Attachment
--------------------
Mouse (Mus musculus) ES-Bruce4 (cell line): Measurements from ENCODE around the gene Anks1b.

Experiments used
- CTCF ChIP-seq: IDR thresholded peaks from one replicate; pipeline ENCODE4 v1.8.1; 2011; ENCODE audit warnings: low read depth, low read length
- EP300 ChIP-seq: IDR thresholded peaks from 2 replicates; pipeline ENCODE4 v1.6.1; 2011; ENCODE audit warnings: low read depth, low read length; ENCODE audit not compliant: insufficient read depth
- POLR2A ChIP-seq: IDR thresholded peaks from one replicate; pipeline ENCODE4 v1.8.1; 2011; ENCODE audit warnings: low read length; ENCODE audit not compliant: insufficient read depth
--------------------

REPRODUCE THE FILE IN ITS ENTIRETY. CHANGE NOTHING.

Mouse (Mus musculus) ES-Bruce4 (cell line): Measurements from ENCODE around the gene Anks1b.

Experiments used
- CTCF ChIP-seq: IDR thresholded peaks from one replicate; pipeline ENCODE4 v1.8.1; 2011; ENCODE audit warnings: low read depth, low read length
- EP300 ChIP-seq: IDR thresholded peaks from 2 replicates; pipeline ENCODE4 v1.6.1; 2011; ENCODE audit warnings: low read depth, low read length; ENCODE audit not compliant: insufficient read depth
- POLR2A ChIP-seq: IDR thresholded peaks from one replicate; pipeline ENCODE4 v1.8.1; 2011; ENCODE audit warnings: low read length; ENCODE audit not compliant: insufficient read depth